Given a user's 32-byte secret key, Curve25519 computes the user's 32-byte public key. Given the user's 32-byte secret key and another user's 32-byte public key, Curve25519 computes a 32-byte secret shared by the two users. This secret can then be used to authenticate and encrypt messages between the two users.
Getting started. Download and unpack the curve25519 library:
wget https://cr.yp.to/ecdh/curve25519-20050915.tar.gz gunzip < curve25519-20050915.tar.gz | tar -xf -
To get an idea of how the library is structured, compile it:
cd curve25519-20050915 env CC='gcc -O2' makeMake sure to use appropriate compiler options for your platform, such as -m64 for the UltraSPARC. The library will refuse to compile if it doesn't pass some stringent internal tests; this normally means that your CPU or OS is currently unsupported. (This is a very early curve25519 release: it supports only x86 chips, such as the Pentium and Athlon, and it isn't fully optimized for those chips. But it does hold a bunch of speed records already.)
Copy the library source files into your project:
cp `cat FILES.lib` yourproject/ cat Makefile.lib >> yourproject/MakefileFor any C program that will use Curve25519, modify the program to include curve25519.h; also modify your Makefile to link the program with curve25519.a and to declare that the program depends on curve25519.a and curve25519.h.
Computing secret keys. Inside your program, to generate a 32-byte Curve25519 secret key, start by generating 32 secret random bytes from a cryptographically safe source: mysecret[0], mysecret[1], ..., mysecret[31]. Then do
mysecret[0] &= 248; mysecret[31] &= 127; mysecret[31] |= 64;to create a 32-byte Curve25519 secret key mysecret[0], mysecret[1], ..., mysecret[31].
Future library releases will support a curve25519_compress function that hashes 128 bytes into 32 bytes, adding some protection against deficient random-number generators; a curve25519_clamp function that converts 32 bytes into a secret key; and, easiest to use, a combined curve25519_secret function that converts 128 bytes into a secret key.
Computing public keys. To generate the corresponding 32-byte Curve25519 public key mypublic[0], mypublic[1], ..., mypublic[31], call
curve25519(mypublic,mysecret,basepoint);where the constant basepoint is 9 followed by all zeros:
const unsigned char basepoint[32] = {9};
Future library releases will support a more concise curve25519_public function.
Computing shared secrets. Given someone else's Curve25519 public key hispublic[0], hispublic[1], ..., hispublic[31], call
curve25519(shared,mysecret,hispublic);to generate a 32-byte secret shared[0], shared[1], ..., shared[31]. The other user can compute the same secret by applying his secret key to your public key. Both of you can then hash this shared secret and use the result as a key for, e.g., Poly1305-AES.
Future library releases will support a curve25519_expand function that hashes 32 bytes into 128 bytes suitable for use as a key; and, easiest to use, a combined curve25519_shared function.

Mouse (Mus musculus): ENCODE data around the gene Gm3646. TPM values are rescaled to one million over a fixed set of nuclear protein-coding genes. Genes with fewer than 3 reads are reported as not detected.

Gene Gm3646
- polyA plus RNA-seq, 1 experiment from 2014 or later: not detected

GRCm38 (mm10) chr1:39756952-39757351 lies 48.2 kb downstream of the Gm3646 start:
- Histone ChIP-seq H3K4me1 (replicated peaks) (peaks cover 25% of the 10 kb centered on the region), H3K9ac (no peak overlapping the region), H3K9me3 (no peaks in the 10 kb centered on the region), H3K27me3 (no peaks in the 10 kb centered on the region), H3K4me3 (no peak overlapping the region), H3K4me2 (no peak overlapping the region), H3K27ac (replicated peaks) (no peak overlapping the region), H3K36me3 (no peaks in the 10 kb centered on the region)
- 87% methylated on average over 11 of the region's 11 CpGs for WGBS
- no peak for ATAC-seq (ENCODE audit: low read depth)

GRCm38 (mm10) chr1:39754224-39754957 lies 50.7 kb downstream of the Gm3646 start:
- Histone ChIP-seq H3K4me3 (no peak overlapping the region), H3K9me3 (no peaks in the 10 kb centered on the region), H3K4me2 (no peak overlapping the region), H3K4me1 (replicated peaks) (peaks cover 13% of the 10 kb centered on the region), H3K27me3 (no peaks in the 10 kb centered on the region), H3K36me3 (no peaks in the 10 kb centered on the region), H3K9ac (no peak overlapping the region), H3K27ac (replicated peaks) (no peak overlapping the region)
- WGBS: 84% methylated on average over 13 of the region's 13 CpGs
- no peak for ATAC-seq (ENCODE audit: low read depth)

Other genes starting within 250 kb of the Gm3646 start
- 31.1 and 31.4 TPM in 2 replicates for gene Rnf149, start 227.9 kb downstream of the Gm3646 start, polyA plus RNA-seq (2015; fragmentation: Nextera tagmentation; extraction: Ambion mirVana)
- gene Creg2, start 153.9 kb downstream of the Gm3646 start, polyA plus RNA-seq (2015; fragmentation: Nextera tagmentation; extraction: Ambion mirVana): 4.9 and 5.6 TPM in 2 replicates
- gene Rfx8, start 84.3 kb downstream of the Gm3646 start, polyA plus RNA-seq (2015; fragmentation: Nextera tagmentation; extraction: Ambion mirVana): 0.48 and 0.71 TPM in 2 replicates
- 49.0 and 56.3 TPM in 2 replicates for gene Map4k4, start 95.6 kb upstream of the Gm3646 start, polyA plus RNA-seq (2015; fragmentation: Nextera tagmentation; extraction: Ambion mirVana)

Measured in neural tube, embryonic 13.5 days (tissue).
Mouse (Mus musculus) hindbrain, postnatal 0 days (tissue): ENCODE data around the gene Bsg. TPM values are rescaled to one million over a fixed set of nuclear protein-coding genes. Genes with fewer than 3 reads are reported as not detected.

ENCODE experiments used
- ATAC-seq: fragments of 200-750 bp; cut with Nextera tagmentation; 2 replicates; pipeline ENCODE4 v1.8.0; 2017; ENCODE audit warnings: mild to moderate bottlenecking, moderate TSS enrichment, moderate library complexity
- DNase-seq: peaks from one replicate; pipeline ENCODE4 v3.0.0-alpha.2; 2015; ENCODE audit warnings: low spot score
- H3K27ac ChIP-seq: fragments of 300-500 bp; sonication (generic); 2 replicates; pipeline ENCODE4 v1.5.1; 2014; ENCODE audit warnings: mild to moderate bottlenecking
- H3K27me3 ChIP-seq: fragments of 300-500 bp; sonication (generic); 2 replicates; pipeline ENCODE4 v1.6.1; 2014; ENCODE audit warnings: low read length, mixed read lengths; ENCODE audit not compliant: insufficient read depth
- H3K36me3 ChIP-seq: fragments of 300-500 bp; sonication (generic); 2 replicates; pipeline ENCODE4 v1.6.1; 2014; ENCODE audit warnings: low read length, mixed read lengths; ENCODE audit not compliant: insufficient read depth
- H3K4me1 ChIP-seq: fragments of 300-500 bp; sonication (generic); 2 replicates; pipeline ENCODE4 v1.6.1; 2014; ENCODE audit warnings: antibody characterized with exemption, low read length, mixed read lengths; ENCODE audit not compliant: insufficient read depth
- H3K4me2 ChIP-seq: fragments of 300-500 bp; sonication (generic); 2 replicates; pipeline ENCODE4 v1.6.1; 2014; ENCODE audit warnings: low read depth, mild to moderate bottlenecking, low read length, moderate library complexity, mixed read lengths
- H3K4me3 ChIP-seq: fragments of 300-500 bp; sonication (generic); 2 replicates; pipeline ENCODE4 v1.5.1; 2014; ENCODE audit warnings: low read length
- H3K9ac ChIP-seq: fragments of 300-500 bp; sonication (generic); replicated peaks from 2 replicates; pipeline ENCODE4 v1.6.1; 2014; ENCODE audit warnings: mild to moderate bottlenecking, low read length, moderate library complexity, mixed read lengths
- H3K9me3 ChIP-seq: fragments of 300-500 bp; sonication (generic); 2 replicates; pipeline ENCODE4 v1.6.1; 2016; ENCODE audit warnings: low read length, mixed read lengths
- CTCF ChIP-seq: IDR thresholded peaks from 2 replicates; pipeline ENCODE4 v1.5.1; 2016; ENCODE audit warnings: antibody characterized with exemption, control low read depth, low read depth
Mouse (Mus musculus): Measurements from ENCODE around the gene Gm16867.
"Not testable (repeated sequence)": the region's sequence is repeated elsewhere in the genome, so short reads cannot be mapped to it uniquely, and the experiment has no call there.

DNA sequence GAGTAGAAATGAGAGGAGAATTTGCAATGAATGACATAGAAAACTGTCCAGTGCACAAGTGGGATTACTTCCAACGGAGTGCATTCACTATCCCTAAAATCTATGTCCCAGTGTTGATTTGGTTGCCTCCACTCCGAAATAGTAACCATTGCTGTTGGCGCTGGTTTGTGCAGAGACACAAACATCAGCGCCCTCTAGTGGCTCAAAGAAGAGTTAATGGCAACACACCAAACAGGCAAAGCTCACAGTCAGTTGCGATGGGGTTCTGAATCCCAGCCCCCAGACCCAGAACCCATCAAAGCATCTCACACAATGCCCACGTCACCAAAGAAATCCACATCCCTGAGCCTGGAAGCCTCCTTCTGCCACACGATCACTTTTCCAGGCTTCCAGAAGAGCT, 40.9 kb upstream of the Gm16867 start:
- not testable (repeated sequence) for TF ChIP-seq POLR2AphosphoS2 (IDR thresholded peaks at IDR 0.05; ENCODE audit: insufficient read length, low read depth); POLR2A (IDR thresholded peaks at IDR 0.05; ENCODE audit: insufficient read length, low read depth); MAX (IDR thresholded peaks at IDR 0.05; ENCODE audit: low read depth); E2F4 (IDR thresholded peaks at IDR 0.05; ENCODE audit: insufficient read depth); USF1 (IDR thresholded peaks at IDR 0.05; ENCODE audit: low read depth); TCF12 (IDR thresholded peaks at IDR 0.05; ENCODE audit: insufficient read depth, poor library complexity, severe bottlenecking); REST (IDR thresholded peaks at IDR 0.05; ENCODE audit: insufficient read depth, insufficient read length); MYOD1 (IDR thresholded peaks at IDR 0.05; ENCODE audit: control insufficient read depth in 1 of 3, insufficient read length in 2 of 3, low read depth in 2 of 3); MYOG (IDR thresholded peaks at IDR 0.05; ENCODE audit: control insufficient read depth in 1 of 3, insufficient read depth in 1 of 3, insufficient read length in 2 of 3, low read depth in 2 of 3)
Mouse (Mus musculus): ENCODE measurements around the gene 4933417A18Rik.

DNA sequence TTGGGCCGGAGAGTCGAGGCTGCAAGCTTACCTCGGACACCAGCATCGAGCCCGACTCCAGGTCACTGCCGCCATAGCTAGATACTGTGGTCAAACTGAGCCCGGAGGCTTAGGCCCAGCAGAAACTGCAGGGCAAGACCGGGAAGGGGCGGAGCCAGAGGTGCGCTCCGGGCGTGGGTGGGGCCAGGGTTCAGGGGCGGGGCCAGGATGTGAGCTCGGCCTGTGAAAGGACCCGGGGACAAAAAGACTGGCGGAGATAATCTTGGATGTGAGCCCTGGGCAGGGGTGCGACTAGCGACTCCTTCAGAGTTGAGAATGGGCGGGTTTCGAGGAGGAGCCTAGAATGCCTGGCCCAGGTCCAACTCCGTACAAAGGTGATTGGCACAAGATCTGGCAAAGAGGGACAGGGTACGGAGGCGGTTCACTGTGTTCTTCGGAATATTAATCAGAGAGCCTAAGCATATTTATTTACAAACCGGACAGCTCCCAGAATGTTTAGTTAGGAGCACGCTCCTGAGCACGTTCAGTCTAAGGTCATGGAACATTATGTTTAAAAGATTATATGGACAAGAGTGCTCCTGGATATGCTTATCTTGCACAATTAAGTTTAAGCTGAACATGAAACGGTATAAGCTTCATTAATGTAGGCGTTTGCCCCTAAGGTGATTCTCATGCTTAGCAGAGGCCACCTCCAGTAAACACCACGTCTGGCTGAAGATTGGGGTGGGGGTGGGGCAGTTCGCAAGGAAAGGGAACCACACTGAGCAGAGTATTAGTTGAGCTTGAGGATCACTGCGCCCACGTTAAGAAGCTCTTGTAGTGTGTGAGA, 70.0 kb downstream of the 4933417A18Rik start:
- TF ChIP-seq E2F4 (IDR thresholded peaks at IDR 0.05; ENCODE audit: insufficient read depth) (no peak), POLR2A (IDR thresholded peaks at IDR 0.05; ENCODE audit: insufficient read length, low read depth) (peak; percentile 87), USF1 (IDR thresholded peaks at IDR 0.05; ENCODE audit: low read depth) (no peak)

Reporting usage. Please make sure to set up a Googleable web page identifying your program and saying that it is ``powered by Curve25519.''
There are some unusual non-Diffie-Hellman elliptic-curve protocols that need to ensure ``contributory'' behavior. In those protocols, you should reject the 32-byte strings that, in little-endian form, represent 0, 1, 325606250916557431795983626356110631294008115727848805560023387167927233504 (which has order 8), 39382357235489614581723060781553021112529911719440698176882885853963445705823 (which also has order 8), 2^255 - 19 - 1, 2^255 - 19, 2^255 - 19 + 1, 2^255 - 19 + 325606250916557431795983626356110631294008115727848805560023387167927233504, 2^255 - 19 + 39382357235489614581723060781553021112529911719440698176882885853963445705823, 2(2^255 - 19) - 1, 2(2^255 - 19), and 2(2^255 - 19) + 1. But these exclusions are unnecessary for Diffie-Hellman.
This paper gives the complete definition of Curve25519, explains the Curve25519 design decisions, discusses the security of Curve25519, and explains how to compute Curve25519 quickly.
This paper discusses Montgomery's elliptic-curve-scalar-multiplication recurrence in much more detail than Appendix B of the curve25519 paper. In particular, it shows that the X_0 formulas work for all Montgomery-form curves, not just curves such as Curve25519 with only 2 points of order 2. This paper also discusses the elliptic-curve integer-factorization method (ECM) and elliptic-curve primality proving (ECPP).
This paper describes older work introducing some of the ideas used in Curve25519. Never released, and entirely superseded by the curve25519 paper.
This paper discusses various old and new constructions of differential addition chains in one and two dimensions. The current Curve25519 software uses the obvious binary one-dimensional differential addition chain; perhaps one could save time using other one-dimensional differential addition chains; non-Diffie-Hellman applications such as ECDSA can use two-dimensional differential addition chains.
Relevant talks: